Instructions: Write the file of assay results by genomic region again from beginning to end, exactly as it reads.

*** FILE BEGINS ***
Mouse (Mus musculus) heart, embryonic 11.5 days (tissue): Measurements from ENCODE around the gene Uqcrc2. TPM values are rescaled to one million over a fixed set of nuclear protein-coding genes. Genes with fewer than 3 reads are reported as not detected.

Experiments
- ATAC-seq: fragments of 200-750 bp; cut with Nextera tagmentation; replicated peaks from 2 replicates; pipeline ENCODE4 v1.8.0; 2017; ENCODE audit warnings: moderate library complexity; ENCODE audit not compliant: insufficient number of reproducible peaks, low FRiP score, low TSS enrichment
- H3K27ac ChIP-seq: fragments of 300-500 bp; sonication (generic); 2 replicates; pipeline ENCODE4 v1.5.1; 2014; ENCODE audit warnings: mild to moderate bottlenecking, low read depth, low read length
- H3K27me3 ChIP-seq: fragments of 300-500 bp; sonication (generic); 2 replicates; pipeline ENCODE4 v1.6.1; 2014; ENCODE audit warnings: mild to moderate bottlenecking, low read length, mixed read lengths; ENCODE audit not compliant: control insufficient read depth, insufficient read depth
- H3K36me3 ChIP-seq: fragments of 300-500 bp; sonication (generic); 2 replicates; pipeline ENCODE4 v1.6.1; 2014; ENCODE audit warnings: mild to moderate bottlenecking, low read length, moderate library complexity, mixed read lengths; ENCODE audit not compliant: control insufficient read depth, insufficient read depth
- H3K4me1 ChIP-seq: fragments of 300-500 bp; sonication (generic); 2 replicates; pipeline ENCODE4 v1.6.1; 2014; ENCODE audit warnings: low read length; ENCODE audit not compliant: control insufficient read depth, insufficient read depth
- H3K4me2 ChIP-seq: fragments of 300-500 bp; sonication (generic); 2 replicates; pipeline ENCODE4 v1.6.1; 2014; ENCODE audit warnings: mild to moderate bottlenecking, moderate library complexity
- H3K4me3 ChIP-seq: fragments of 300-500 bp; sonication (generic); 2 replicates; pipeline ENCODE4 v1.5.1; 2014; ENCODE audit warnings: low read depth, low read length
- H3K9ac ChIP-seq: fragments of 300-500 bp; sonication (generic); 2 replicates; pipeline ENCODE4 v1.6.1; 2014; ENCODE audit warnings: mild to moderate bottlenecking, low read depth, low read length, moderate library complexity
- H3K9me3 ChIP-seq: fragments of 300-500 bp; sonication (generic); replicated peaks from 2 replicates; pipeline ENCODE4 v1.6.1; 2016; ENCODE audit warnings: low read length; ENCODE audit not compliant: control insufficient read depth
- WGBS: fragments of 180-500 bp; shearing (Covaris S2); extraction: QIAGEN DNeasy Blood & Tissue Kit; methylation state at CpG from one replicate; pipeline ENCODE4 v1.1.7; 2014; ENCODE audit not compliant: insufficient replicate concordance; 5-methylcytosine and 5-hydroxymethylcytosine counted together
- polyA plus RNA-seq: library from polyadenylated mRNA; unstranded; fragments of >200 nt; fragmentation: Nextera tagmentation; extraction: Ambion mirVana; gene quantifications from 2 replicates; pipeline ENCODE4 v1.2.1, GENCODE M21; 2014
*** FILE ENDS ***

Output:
Mouse (Mus musculus) heart, embryonic 11.5 days (tissue): Measurements from ENCODE around the gene Uqcrc2. TPM values are rescaled to one million over a fixed set of nuclear protein-coding genes. Genes with fewer than 3 reads are reported as not detected.

Experiments
- ATAC-seq: fragments of 200-750 bp; cut with Nextera tagmentation; replicated peaks from 2 replicates; pipeline ENCODE4 v1.8.0; 2017; ENCODE audit warnings: moderate library complexity; ENCODE audit not compliant: insufficient number of reproducible peaks, low FRiP score, low TSS enrichment
- H3K27ac ChIP-seq: fragments of 300-500 bp; sonication (generic); 2 replicates; pipeline ENCODE4 v1.5.1; 2014; ENCODE audit warnings: mild to moderate bottlenecking, low read depth, low read length
- H3K27me3 ChIP-seq: fragments of 300-500 bp; sonication (generic); 2 replicates; pipeline ENCODE4 v1.6.1; 2014; ENCODE audit warnings: mild to moderate bottlenecking, low read length, mixed read lengths; ENCODE audit not compliant: control insufficient read depth, insufficient read depth
- H3K36me3 ChIP-seq: fragments of 300-500 bp; sonication (generic); 2 replicates; pipeline ENCODE4 v1.6.1; 2014; ENCODE audit warnings: mild to moderate bottlenecking, low read length, moderate library complexity, mixed read lengths; ENCODE audit not compliant: control insufficient read depth, insufficient read depth
- H3K4me1 ChIP-seq: fragments of 300-500 bp; sonication (generic); 2 replicates; pipeline ENCODE4 v1.6.1; 2014; ENCODE audit warnings: low read length; ENCODE audit not compliant: control insufficient read depth, insufficient read depth
- H3K4me2 ChIP-seq: fragments of 300-500 bp; sonication (generic); 2 replicates; pipeline ENCODE4 v1.6.1; 2014; ENCODE audit warnings: mild to moderate bottlenecking, moderate library complexity
- H3K4me3 ChIP-seq: fragments of 300-500 bp; sonication (generic); 2 replicates; pipeline ENCODE4 v1.5.1; 2014; ENCODE audit warnings: low read depth, low read length
- H3K9ac ChIP-seq: fragments of 300-500 bp; sonication (generic); 2 replicates; pipeline ENCODE4 v1.6.1; 2014; ENCODE audit warnings: mild to moderate bottlenecking, low read depth, low read length, moderate library complexity
- H3K9me3 ChIP-seq: fragments of 300-500 bp; sonication (generic); replicated peaks from 2 replicates; pipeline ENCODE4 v1.6.1; 2016; ENCODE audit warnings: low read length; ENCODE audit not compliant: control insufficient read depth
- WGBS: fragments of 180-500 bp; shearing (Covaris S2); extraction: QIAGEN DNeasy Blood & Tissue Kit; methylation state at CpG from one replicate; pipeline ENCODE4 v1.1.7; 2014; ENCODE audit not compliant: insufficient replicate concordance; 5-methylcytosine and 5-hydroxymethylcytosine counted together
- polyA plus RNA-seq: library from polyadenylated mRNA; unstranded; fragments of >200 nt; fragmentation: Nextera tagmentation; extraction: Ambion mirVana; gene quantifications from 2 replicates; pipeline ENCODE4 v1.2.1, GENCODE M21; 2014